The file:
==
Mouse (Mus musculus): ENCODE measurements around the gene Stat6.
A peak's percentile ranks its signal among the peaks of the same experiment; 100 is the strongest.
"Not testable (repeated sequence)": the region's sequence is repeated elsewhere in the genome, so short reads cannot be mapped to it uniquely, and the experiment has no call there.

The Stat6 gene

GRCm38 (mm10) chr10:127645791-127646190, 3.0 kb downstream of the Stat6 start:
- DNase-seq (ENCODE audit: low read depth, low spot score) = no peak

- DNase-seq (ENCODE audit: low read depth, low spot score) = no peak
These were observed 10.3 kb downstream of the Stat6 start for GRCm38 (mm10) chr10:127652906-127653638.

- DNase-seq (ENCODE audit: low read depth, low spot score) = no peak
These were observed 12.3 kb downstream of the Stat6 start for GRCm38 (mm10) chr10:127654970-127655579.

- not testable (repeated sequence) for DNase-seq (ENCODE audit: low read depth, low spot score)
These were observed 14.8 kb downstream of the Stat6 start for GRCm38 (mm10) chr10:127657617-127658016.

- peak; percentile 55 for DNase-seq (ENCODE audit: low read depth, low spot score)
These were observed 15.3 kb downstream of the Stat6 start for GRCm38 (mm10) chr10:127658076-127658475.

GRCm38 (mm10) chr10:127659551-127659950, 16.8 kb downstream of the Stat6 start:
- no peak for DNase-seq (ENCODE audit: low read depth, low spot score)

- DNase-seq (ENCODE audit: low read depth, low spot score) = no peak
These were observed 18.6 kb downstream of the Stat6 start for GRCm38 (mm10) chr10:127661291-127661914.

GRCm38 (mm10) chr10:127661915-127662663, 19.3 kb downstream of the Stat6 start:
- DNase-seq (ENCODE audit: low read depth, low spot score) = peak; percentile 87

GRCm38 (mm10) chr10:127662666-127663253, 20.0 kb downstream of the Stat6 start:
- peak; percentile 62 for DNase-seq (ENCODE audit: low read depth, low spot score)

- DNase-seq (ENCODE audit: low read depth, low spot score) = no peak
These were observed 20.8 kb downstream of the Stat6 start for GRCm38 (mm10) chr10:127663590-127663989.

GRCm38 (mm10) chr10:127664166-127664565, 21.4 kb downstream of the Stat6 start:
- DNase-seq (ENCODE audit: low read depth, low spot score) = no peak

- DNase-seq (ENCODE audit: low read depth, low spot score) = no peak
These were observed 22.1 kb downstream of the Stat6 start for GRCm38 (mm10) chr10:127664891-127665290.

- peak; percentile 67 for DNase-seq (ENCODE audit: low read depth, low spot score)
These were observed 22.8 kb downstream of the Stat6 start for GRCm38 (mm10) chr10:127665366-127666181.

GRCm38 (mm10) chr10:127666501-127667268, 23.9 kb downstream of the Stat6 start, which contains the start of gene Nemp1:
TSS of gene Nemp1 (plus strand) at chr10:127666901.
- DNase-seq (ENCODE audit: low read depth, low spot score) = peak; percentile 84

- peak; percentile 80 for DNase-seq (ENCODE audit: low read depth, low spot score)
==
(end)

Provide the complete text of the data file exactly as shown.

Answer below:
Mouse (Mus musculus): ENCODE measurements around the gene Stat6.
A peak's percentile ranks its signal among the peaks of the same experiment; 100 is the strongest.
"Not testable (repeated sequence)": the region's sequence is repeated elsewhere in the genome, so short reads cannot be mapped to it uniquely, and the experiment has no call there.

The Stat6 gene

GRCm38 (mm10) chr10:127645791-127646190, 3.0 kb downstream of the Stat6 start:
- DNase-seq (ENCODE audit: low read depth, low spot score) = no peak

- DNase-seq (ENCODE audit: low read depth, low spot score) = no peak
These were observed 10.3 kb downstream of the Stat6 start for GRCm38 (mm10) chr10:127652906-127653638.

- DNase-seq (ENCODE audit: low read depth, low spot score) = no peak
These were observed 12.3 kb downstream of the Stat6 start for GRCm38 (mm10) chr10:127654970-127655579.

- not testable (repeated sequence) for DNase-seq (ENCODE audit: low read depth, low spot score)
These were observed 14.8 kb downstream of the Stat6 start for GRCm38 (mm10) chr10:127657617-127658016.

- peak; percentile 55 for DNase-seq (ENCODE audit: low read depth, low spot score)
These were observed 15.3 kb downstream of the Stat6 start for GRCm38 (mm10) chr10:127658076-127658475.

GRCm38 (mm10) chr10:127659551-127659950, 16.8 kb downstream of the Stat6 start:
- no peak for DNase-seq (ENCODE audit: low read depth, low spot score)

- DNase-seq (ENCODE audit: low read depth, low spot score) = no peak
These were observed 18.6 kb downstream of the Stat6 start for GRCm38 (mm10) chr10:127661291-127661914.

GRCm38 (mm10) chr10:127661915-127662663, 19.3 kb downstream of the Stat6 start:
- DNase-seq (ENCODE audit: low read depth, low spot score) = peak; percentile 87

GRCm38 (mm10) chr10:127662666-127663253, 20.0 kb downstream of the Stat6 start:
- peak; percentile 62 for DNase-seq (ENCODE audit: low read depth, low spot score)

- DNase-seq (ENCODE audit: low read depth, low spot score) = no peak
These were observed 20.8 kb downstream of the Stat6 start for GRCm38 (mm10) chr10:127663590-127663989.

GRCm38 (mm10) chr10:127664166-127664565, 21.4 kb downstream of the Stat6 start:
- DNase-seq (ENCODE audit: low read depth, low spot score) = no peak

- DNase-seq (ENCODE audit: low read depth, low spot score) = no peak
These were observed 22.1 kb downstream of the Stat6 start for GRCm38 (mm10) chr10:127664891-127665290.

- peak; percentile 67 for DNase-seq (ENCODE audit: low read depth, low spot score)
These were observed 22.8 kb downstream of the Stat6 start for GRCm38 (mm10) chr10:127665366-127666181.

GRCm38 (mm10) chr10:127666501-127667268, 23.9 kb downstream of the Stat6 start, which contains the start of gene Nemp1:
TSS of gene Nemp1 (plus strand) at chr10:127666901.
- DNase-seq (ENCODE audit: low read depth, low spot score) = peak; percentile 84

- peak; percentile 80 for DNase-seq (ENCODE audit: low read depth, low spot score)